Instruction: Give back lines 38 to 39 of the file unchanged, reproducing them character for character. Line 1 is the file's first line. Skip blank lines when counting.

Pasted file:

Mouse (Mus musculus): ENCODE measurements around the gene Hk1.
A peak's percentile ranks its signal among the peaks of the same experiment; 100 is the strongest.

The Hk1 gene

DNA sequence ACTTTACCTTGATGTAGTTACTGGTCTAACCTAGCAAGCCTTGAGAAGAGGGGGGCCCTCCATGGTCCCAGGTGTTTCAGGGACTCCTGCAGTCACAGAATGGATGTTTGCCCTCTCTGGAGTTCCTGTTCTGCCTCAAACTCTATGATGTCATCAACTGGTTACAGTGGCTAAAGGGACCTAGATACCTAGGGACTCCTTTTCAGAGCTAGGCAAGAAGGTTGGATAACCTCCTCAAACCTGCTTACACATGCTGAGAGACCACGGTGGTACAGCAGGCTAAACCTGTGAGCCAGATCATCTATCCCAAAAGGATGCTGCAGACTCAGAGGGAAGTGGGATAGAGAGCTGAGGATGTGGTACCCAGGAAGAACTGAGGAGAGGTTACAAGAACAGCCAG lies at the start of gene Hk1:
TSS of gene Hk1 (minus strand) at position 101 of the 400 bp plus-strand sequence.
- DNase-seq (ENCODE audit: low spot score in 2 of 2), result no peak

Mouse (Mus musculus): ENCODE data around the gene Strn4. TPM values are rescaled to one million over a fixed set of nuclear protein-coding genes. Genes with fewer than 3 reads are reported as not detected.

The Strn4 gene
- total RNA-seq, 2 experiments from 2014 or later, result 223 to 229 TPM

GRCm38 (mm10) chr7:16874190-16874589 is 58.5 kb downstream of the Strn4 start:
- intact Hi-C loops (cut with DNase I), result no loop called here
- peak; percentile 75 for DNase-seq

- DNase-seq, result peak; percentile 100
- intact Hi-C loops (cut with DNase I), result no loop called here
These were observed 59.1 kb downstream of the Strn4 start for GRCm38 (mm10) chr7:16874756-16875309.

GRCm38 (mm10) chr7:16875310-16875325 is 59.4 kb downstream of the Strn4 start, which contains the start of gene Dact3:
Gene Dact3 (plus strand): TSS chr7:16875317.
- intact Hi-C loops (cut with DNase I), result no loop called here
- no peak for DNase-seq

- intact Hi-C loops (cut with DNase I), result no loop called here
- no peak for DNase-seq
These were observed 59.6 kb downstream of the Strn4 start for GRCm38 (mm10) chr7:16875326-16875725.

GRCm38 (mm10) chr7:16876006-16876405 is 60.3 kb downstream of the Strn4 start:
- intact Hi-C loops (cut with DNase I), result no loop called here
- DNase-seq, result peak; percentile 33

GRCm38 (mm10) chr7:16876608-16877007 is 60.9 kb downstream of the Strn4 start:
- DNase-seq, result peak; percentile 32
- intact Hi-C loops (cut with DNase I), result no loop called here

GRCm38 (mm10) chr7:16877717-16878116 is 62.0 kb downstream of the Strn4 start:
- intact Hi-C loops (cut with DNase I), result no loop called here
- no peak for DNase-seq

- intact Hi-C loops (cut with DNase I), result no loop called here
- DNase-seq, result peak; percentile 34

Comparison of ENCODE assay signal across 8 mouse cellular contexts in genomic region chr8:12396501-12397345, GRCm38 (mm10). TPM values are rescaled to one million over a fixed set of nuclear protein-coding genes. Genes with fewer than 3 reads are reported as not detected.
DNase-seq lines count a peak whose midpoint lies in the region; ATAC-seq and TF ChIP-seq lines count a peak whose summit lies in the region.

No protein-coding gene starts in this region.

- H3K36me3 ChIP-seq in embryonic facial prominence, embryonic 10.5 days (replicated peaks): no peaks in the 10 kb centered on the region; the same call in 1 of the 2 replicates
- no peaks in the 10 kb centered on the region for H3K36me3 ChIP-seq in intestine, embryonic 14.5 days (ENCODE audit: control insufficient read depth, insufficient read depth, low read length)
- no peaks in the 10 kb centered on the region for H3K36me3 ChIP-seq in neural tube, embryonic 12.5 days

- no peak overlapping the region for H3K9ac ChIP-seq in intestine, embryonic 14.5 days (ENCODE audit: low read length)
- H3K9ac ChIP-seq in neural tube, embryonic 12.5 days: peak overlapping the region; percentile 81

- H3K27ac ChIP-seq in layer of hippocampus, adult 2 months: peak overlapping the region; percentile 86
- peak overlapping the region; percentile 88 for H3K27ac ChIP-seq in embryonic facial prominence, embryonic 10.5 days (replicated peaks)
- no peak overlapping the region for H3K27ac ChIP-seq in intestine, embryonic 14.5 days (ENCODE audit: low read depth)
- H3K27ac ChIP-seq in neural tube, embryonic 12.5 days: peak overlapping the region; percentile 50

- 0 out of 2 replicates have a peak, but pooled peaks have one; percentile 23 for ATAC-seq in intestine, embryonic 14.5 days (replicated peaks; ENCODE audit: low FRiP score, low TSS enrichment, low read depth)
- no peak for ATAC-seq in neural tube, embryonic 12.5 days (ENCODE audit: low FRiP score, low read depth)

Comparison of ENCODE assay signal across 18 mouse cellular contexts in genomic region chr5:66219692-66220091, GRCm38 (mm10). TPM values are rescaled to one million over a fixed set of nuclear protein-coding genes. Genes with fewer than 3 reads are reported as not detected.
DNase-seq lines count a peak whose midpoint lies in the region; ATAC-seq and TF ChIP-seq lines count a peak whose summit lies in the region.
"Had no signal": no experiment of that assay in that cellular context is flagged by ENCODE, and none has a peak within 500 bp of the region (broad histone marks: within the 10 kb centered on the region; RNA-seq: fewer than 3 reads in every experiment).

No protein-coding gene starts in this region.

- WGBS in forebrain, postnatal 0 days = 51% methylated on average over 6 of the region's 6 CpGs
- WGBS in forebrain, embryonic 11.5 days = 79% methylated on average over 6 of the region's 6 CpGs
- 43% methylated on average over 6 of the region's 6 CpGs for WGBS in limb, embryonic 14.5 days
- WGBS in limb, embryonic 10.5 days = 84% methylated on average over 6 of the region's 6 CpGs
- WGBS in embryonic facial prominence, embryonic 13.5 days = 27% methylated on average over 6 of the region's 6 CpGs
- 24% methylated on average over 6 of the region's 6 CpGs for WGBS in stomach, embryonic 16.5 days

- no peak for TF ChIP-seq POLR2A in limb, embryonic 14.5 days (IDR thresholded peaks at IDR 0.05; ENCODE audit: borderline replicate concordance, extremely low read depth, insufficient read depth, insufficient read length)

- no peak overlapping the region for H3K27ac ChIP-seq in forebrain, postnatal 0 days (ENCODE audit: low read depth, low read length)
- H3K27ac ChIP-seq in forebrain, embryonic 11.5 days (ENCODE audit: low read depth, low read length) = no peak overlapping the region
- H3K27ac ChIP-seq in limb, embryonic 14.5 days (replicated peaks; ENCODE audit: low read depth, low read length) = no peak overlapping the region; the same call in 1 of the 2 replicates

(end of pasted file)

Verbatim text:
- no peaks in the 10 kb centered on the region for H3K36me3 ChIP-seq in intestine, embryonic 14.5 days (ENCODE audit: control insufficient read depth, insufficient read depth, low read length)
- no peaks in the 10 kb centered on the region for H3K36me3 ChIP-seq in neural tube, embryonic 12.5 days